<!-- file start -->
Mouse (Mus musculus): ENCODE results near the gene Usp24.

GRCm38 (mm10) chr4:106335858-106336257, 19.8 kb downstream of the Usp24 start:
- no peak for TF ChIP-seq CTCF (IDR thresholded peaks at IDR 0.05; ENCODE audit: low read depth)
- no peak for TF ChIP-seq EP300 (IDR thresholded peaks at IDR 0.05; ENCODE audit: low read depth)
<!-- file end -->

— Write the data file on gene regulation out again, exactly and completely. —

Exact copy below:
Mouse (Mus musculus): ENCODE results near the gene Usp24.

GRCm38 (mm10) chr4:106335858-106336257, 19.8 kb downstream of the Usp24 start:
- no peak for TF ChIP-seq CTCF (IDR thresholded peaks at IDR 0.05; ENCODE audit: low read depth)
- no peak for TF ChIP-seq EP300 (IDR thresholded peaks at IDR 0.05; ENCODE audit: low read depth)